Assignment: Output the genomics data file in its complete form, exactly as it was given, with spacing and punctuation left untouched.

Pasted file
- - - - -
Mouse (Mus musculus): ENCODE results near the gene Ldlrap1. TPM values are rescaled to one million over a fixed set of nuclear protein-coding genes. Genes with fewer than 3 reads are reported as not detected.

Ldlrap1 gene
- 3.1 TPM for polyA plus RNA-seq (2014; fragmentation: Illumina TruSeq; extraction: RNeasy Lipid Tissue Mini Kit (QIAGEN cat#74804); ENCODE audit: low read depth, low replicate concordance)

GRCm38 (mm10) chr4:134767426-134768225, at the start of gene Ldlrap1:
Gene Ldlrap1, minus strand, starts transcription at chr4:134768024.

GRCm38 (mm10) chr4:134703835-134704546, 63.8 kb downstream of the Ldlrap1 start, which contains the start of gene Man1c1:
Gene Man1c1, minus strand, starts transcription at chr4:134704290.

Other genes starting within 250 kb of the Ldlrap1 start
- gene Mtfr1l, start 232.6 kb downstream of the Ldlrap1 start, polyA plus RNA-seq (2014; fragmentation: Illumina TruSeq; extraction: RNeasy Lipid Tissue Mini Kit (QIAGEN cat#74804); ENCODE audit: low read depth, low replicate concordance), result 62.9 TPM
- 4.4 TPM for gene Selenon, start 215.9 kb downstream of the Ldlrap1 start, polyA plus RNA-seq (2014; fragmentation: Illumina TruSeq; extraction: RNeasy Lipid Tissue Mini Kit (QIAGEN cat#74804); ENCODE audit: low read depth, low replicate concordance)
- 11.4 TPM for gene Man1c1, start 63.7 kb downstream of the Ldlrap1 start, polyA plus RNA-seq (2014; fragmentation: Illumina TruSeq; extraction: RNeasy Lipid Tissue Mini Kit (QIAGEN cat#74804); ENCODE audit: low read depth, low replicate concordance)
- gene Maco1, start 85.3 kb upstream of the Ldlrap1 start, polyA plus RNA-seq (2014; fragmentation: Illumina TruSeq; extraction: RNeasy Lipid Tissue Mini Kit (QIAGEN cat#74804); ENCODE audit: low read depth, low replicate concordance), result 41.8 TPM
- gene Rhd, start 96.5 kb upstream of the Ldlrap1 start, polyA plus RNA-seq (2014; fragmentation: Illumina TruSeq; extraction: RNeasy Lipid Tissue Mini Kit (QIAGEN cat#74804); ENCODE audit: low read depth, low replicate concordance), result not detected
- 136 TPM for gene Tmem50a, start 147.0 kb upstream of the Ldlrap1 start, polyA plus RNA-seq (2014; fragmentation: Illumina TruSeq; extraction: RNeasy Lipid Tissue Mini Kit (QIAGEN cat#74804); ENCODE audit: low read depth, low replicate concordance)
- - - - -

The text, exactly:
Mouse (Mus musculus): ENCODE results near the gene Ldlrap1. TPM values are rescaled to one million over a fixed set of nuclear protein-coding genes. Genes with fewer than 3 reads are reported as not detected.

Ldlrap1 gene
- 3.1 TPM for polyA plus RNA-seq (2014; fragmentation: Illumina TruSeq; extraction: RNeasy Lipid Tissue Mini Kit (QIAGEN cat#74804); ENCODE audit: low read depth, low replicate concordance)

GRCm38 (mm10) chr4:134767426-134768225, at the start of gene Ldlrap1:
Gene Ldlrap1, minus strand, starts transcription at chr4:134768024.

GRCm38 (mm10) chr4:134703835-134704546, 63.8 kb downstream of the Ldlrap1 start, which contains the start of gene Man1c1:
Gene Man1c1, minus strand, starts transcription at chr4:134704290.

Other genes starting within 250 kb of the Ldlrap1 start
- gene Mtfr1l, start 232.6 kb downstream of the Ldlrap1 start, polyA plus RNA-seq (2014; fragmentation: Illumina TruSeq; extraction: RNeasy Lipid Tissue Mini Kit (QIAGEN cat#74804); ENCODE audit: low read depth, low replicate concordance), result 62.9 TPM
- 4.4 TPM for gene Selenon, start 215.9 kb downstream of the Ldlrap1 start, polyA plus RNA-seq (2014; fragmentation: Illumina TruSeq; extraction: RNeasy Lipid Tissue Mini Kit (QIAGEN cat#74804); ENCODE audit: low read depth, low replicate concordance)
- 11.4 TPM for gene Man1c1, start 63.7 kb downstream of the Ldlrap1 start, polyA plus RNA-seq (2014; fragmentation: Illumina TruSeq; extraction: RNeasy Lipid Tissue Mini Kit (QIAGEN cat#74804); ENCODE audit: low read depth, low replicate concordance)
- gene Maco1, start 85.3 kb upstream of the Ldlrap1 start, polyA plus RNA-seq (2014; fragmentation: Illumina TruSeq; extraction: RNeasy Lipid Tissue Mini Kit (QIAGEN cat#74804); ENCODE audit: low read depth, low replicate concordance), result 41.8 TPM
- gene Rhd, start 96.5 kb upstream of the Ldlrap1 start, polyA plus RNA-seq (2014; fragmentation: Illumina TruSeq; extraction: RNeasy Lipid Tissue Mini Kit (QIAGEN cat#74804); ENCODE audit: low read depth, low replicate concordance), result not detected
- 136 TPM for gene Tmem50a, start 147.0 kb upstream of the Ldlrap1 start, polyA plus RNA-seq (2014; fragmentation: Illumina TruSeq; extraction: RNeasy Lipid Tissue Mini Kit (QIAGEN cat#74804); ENCODE audit: low read depth, low replicate concordance)